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Danielle Devereux is an Austin, TX based full-stack marketing consultant with over 10 years experience in digital media.

Danielle brings creative vision, strategic thinking and lean execution to projects for small businesses & start-ups all over the world.

Measuring where you've been, crafting strategy and executing the steps to take your business to "the next level."

I'm focused on the success of your brand.

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How To Fix The Leaks In Your Conversion Funnel

by | Analytics, How To

You’ve worked hard to reach your launch day, you are ready to put your assumptions to the test and determine if you have achieved product/market fit. The very last thing you need is a leaky conversion funnel undermining all of your efforts. Every website is different of course, but many experience similar causes for those leaks occurring.

It’s important to be able to identify leakage at the top, the middle and the very bottom of your conversion funnel. Once the locations of your leaks have been identified, you will then need to take action to plug them. It is likely to take some tweaking and landing page experimentation to get it just right.

But first, how do we identify leaks…?

Start With Funnel Visualization

You can’t travel from one place to another, without having an idea of where you currently are and where you ultimately want to end up. Similarly, you can’t fix your conversion funnel if you don’t know where the leaks are. Identifying those leaks can be achieved with conversion funnel analysis within Google Analytics.  If you have racked up a few months worth of data, you will be able to begin to draw some insight as to how visitors are interacting with your content and/or product.

Start in Google Analytics. Note: You need to have Goals enabled to see this view! If you haven’t set it up, this video from Kissmetrics will help get you started.  It will still benefit you to read on and learn how to identify tactics for acquisition, retention, and advocacy.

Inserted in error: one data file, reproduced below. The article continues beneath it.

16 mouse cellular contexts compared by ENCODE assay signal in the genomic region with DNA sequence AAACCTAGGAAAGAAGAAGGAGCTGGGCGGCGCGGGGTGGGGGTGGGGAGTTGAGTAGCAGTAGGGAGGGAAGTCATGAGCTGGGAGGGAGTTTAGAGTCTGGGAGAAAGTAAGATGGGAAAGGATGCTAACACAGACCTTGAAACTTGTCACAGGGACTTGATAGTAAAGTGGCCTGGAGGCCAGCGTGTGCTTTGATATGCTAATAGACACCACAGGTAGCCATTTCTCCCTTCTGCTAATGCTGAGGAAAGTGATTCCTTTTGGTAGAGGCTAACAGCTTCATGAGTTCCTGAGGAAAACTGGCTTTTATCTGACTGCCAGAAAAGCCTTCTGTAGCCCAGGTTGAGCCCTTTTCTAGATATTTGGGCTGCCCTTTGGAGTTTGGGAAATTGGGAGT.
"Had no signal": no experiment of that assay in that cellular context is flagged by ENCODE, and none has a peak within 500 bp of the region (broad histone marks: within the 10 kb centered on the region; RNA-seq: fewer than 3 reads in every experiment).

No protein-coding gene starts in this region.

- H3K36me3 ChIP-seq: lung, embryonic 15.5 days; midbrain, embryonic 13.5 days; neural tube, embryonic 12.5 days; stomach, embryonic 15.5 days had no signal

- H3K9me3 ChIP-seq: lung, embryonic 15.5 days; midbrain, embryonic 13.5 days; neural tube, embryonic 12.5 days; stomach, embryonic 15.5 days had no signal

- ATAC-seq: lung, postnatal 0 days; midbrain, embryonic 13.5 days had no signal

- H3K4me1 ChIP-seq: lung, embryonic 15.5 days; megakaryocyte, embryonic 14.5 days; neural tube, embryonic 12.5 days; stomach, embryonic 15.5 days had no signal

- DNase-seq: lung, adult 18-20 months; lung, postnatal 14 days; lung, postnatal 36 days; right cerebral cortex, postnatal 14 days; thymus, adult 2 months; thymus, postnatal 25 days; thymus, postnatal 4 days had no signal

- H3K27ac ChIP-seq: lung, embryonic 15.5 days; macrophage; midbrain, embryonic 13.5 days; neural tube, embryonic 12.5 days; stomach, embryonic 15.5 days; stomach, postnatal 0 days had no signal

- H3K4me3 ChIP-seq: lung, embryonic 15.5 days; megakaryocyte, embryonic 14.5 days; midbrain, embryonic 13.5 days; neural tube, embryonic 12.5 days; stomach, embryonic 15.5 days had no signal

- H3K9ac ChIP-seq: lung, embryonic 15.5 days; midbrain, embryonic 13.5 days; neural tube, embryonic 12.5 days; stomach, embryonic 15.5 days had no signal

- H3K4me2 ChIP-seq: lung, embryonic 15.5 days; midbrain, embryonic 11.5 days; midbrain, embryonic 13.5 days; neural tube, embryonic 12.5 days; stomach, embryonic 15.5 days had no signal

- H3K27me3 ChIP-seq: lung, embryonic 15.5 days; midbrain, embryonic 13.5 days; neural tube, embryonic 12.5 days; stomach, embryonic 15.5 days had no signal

In your sidebar menu click the >Conversions section. Then, select >Goals and finally >Funnel Visualization.

Here you will see a visualized 3-step conversion funnel:

In this example, the funnel leaking heavily at all stages. There’s definitely room for improvement. But where do we start?

For the best ROI on our efforts, we should look to address the biggest leaks first. In our example, that is the homepage as only 2.93% of people are proceeding to ‘Why Join’.

When identifying your leaks, consider the following points:

Start with the biggest, costliest leaks and your pages that enjoy the highest levels of traffic. Use Google Analytics reports to help you with this.

Run tests for a month at the very least.

Never stop monitoring results and testing. There is always scope for further improvement. Why not aim to run at least 100 tests this year?

Dig Deep

It is important to really dig deep to uncover what is happening as people visit your site. How do you do this? I will show you some specific tactics that will help to plug leaks at different stages of your conversion funnel.

Acquisition Tactics At The Top Of the Funnel (TOFU)

Do you remember my marketing funnel illustration? If you don’t remember it or, perhaps, you’ve never seen it then now is a great time to check it out before you continue reading! It illustrates specific strategic goals and content types representing each stage of the funnel.

Generating awareness is the very first step in attracting potential customers. If your website traffic is low, you need to focus on lead generation. Without consistent levels of traffic, it becomes much more difficult to identify leaks and optimize your sales funnel.

Lead generation doesn’t have to be complicated. You could try:

1. Guest Blogging To Boost Exposure

Guest blogging has come a long way and is still a great strategy to drive targeted traffic, increase exposure, and acquire new customers.

Guest blogging was the secret tactic used by Leo Widrich (co-founder of Buffer) that helped Buffer experience explosive business growth. The business leapfrogged from 0-100,000customers within 9 months, and a large part of this success was due to Leo’s guest blogging.

Guest blogging is hard work and you may  find that your first few posts don’t bring you the flow of traffic you need to adequately fill the top of your funnel. However, a consistent approach combined with a solid system will reap the best results.

Start in Google and experiment using your keywords or industry in conjunction with search operators such as “write for us,” and “guest post” etc.


Create a database of sites that  you would like to pitch to. Keep track of editorial email addresses and social profiles along with outreach and follow up stats. I have created a handy template to get you started with outreach. Download it here.